By: Ken Chase.
As the financial support system for the modern economy, it was all but inevitable that that the world’s banks would eventually begin to factor environmental, social, and governance (ESG) concerns into their decision-making processes. Driven by concerns about climate change, many businesses and investors have increasingly focused their attention and strategies on prioritizing a planet-first mindset over profitability. To meet those customers where they live, the banking industry has been rapidly incorporating ESG strategies into their business models.
Shareholders, stakeholders, and changing priorities
It wasn’t all that long ago that the main priority for any business was to provide goods and services in the most profitable manner possible. As consumers, investors, and public officials have become more socially and environmentally conscious, however, many companies have responded by adapting their business strategies to better reflect those concerns. Today’s economy is rapidly becoming one in which consumers want to do business with companies that share their values and investors target companies that share their commitment to ESG.
While much of the momentum behind the ESG movement has been driven by private sector forces, governments around the world have also been actively promoting these standards. In some areas of the globe, new laws, regulations, and taxes have been implemented in an attempt to limit carbon emissions. In this country, the current administration has established goals designed to have the federal government achieve net-zero emissions by 2050.
Meanwhile, the SEC is currently proposing new climate disclosure rules that would require public companies to accurately report their emissions, in much the same way federal contractors are now required to do thanks to a May 2021 directive to federal agencies. The Commission recently announced that it has extended the comment period for its new standardized disclosure rules to provide the public an opportunity to weigh in on the proposals. The EPA was already requiring similar reporting for the fossil fuel industry and other high emission companies.
For banks, a challenge and opportunity
While the banking industry has no noticeable carbon footprint of its own, many ESG advocates have noted that it finances other business activity that can significantly contribute to carbon emissions. That is why activists have targeted banking institutions, challenging them to adopt more stringent ESG standards that would limit lending to and investment in business sectors that have been identified as environmentally problematic.
Financial institutions have responded to stakeholders’ concerns by adopting frameworks that attempt to assess and manage both social and environmental risks associated with project finance. One example of this effort involved the launch of the Equator Principles in June 2003. The Principles were created to set minimum due diligence standards to ensure that financial entities consider the environmental and social risks when they conduct risk assessments for project financing. Today, the Equator Principles have been adopted by 132 financial institutions in 38 nations.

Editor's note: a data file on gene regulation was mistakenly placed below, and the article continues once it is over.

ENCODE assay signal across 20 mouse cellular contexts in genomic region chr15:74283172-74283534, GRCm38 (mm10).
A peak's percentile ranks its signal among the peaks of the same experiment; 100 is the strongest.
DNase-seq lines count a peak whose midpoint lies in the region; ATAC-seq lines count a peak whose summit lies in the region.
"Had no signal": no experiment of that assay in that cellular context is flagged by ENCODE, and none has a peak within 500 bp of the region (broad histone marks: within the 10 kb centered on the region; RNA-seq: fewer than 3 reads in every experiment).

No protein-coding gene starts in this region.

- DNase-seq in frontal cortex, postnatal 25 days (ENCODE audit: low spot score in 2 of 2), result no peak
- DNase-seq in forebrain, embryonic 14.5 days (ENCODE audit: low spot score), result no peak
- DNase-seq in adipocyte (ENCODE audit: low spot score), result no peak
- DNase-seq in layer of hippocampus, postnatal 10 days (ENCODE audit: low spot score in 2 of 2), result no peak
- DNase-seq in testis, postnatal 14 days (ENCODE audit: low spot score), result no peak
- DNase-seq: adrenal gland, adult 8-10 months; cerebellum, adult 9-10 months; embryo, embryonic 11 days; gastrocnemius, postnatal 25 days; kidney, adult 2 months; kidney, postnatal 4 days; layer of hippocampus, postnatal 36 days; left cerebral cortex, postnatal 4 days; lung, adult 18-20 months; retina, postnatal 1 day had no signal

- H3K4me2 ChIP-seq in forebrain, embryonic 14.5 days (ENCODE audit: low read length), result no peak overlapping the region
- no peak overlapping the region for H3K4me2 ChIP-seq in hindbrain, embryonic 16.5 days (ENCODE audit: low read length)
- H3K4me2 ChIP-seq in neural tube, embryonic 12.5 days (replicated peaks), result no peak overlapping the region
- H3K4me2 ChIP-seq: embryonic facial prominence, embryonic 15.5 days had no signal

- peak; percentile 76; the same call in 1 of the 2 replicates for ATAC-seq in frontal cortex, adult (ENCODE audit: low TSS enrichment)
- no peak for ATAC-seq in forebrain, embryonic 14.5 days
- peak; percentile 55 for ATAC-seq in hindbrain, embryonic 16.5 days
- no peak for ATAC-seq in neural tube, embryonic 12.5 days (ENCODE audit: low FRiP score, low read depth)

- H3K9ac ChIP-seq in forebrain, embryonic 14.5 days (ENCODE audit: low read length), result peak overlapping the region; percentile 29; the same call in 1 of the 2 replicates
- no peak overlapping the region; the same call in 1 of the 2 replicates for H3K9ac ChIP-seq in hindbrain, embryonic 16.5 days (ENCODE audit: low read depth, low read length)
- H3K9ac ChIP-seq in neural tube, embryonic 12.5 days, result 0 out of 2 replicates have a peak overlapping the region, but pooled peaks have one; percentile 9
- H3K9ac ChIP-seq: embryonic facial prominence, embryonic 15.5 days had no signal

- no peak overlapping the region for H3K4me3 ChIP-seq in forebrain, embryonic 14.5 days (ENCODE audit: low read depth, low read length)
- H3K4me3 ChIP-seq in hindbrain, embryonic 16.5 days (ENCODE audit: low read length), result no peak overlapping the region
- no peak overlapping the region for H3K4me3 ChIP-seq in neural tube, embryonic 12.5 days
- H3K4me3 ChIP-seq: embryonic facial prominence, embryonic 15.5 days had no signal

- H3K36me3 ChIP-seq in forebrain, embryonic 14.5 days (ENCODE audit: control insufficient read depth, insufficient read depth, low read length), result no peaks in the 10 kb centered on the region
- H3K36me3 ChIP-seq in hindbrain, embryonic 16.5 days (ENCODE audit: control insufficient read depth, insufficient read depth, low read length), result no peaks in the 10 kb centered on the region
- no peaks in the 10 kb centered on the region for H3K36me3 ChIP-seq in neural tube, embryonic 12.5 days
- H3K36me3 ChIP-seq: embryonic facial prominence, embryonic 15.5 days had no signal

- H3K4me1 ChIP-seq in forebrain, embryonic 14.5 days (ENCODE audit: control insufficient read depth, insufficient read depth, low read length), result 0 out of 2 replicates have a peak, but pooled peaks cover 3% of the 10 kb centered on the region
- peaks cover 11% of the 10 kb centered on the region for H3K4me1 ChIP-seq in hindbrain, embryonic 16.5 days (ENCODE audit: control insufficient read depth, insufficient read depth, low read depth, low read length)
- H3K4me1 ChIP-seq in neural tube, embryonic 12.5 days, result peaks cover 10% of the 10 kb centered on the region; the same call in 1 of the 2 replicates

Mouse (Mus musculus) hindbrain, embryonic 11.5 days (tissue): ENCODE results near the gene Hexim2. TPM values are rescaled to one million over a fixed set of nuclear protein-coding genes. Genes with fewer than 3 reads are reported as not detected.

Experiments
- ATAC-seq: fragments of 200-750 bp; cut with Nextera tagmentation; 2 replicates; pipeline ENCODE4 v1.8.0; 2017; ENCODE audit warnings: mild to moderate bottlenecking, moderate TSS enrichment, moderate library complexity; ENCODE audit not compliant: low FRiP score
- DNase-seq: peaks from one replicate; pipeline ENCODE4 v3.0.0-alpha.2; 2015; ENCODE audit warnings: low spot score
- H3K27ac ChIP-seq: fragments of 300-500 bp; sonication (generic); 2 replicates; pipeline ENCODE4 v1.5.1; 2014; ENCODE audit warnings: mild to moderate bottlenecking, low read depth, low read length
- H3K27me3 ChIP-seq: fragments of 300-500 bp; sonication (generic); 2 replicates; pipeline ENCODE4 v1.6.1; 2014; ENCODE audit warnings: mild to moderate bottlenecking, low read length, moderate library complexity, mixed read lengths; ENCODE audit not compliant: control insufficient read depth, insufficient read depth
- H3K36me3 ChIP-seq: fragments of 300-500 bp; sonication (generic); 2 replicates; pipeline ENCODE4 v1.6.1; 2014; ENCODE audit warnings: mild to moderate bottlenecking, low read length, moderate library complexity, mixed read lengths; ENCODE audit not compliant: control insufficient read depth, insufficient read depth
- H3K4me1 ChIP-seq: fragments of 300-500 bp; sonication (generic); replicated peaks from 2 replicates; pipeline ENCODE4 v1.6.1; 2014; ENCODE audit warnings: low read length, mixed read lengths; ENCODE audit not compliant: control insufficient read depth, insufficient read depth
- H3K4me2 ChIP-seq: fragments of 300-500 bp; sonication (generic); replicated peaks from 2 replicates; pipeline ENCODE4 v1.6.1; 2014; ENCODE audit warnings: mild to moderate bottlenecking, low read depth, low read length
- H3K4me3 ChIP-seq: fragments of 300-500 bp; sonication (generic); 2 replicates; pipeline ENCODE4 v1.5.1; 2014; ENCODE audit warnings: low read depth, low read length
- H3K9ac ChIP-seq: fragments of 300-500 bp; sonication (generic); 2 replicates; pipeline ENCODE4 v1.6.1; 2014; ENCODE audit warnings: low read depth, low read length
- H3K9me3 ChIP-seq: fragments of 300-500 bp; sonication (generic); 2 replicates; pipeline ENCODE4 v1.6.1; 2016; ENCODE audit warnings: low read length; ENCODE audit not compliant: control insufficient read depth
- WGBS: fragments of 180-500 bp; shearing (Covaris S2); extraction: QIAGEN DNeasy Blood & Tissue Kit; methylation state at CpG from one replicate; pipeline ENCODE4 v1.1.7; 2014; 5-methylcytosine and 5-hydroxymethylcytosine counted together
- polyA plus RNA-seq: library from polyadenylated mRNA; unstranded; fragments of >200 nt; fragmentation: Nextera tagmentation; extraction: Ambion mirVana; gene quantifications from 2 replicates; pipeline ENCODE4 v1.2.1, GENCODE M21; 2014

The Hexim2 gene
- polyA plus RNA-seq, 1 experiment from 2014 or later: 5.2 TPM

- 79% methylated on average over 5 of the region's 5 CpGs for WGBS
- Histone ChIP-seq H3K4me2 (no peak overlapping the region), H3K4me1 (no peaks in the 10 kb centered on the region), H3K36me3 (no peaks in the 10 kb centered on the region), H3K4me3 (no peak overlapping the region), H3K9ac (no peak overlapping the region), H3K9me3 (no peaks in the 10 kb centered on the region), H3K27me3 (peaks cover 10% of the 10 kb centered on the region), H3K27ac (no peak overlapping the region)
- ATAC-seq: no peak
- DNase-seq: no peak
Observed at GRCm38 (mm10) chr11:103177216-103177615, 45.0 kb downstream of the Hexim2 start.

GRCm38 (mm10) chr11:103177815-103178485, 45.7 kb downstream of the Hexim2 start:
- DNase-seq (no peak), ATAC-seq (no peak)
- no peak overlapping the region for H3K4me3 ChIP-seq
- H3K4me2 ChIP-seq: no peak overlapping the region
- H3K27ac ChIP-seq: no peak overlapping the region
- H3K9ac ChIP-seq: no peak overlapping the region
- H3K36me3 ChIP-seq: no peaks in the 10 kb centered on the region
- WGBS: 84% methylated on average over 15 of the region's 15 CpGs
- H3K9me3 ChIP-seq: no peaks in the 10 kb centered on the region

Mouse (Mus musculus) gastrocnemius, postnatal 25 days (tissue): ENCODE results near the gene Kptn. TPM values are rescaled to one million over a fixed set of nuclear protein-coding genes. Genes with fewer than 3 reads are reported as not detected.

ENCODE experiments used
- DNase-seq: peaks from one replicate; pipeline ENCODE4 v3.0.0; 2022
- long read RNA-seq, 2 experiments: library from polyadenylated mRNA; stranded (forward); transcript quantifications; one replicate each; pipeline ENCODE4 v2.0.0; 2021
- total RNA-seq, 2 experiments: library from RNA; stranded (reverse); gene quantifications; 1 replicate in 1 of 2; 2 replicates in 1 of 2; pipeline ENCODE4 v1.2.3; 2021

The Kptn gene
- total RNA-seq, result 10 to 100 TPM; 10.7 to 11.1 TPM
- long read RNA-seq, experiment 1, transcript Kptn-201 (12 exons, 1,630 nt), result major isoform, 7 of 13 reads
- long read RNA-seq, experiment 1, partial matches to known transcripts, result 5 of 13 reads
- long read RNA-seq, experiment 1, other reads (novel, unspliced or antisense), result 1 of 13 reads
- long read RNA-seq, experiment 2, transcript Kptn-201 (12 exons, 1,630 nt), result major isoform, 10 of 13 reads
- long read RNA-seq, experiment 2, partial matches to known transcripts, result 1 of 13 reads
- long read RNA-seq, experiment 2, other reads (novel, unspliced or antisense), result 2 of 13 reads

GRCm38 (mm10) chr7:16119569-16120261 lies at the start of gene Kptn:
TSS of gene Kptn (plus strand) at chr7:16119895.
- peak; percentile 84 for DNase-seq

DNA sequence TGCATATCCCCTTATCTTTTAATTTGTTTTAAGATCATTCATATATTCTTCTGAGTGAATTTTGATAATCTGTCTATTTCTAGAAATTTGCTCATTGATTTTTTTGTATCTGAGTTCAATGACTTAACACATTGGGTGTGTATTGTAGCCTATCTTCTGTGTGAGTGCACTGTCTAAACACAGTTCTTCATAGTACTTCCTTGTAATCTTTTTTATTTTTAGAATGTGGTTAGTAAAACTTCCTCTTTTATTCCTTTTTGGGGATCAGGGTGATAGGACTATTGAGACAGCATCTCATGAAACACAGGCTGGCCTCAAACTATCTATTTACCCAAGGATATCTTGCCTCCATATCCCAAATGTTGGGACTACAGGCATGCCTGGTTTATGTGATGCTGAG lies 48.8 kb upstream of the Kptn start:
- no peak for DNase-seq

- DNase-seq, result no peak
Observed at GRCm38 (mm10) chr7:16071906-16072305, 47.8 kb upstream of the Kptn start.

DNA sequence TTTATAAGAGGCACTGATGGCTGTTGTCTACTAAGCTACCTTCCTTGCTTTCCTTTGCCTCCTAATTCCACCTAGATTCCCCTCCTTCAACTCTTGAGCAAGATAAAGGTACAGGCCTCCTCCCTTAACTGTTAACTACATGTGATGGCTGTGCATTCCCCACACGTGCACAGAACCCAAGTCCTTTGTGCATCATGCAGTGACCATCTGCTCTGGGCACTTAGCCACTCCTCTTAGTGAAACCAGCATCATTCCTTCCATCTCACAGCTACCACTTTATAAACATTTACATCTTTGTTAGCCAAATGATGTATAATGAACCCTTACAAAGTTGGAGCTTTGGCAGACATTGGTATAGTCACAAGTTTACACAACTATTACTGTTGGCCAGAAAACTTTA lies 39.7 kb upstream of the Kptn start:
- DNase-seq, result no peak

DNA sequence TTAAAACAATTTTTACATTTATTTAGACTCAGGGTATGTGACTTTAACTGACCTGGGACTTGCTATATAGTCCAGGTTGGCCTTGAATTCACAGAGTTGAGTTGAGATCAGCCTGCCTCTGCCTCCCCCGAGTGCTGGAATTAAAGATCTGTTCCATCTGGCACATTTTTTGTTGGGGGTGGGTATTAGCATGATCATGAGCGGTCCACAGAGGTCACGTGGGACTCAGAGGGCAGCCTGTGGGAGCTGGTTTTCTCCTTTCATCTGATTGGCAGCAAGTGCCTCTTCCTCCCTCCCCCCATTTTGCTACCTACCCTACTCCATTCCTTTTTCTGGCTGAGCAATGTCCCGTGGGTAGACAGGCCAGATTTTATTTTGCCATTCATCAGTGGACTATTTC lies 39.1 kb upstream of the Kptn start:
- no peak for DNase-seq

While ESG adoption can be challenging for many banks, a greater focus on sustainability can also provide tremendous opportunities. That is especially true in the case of younger investors, who are reportedly twice as eager to invest in investment vehicles that include a focus on social responsibility. Banks that quickly adopt ESG strategies in investment and fund portfolios – and communicate that message to customers – will likely have an advantage when it comes to attracting younger investors as clients.
Balancing people, planet, and profit
The public message from ESG advocates has been clear: focus on the planet and people, instead of profits. More skeptical observers might scoff at that message since any company that fails to think about profit will eventually go out of business. The reality is that today’s banks will need to find a way to balance these concerns by incorporating the best environmental, social, and governance strategies while still focusing on profitability.
Since banks manage deposits and lending for business activities that present a myriad of ESG risks and opportunities, adhering to any ESG framework can be a complex undertaking – even when the risks are a step removed from direct social or environmental impact. Nevertheless, stakeholders are increasingly demanding that banks take accountability for the actions of their customers when those actions run afoul of ESG expectations.
The challenge will be to develop a well-balanced approach that prioritizes stakeholders’ concerns about ESG without losing sight of the need to meet shareholders’ interest in profitable returns on investment. Banks that can meet that challenge should be well-positioned to succeed as the focus on ESG concerns continues to increase in the years and decades to come.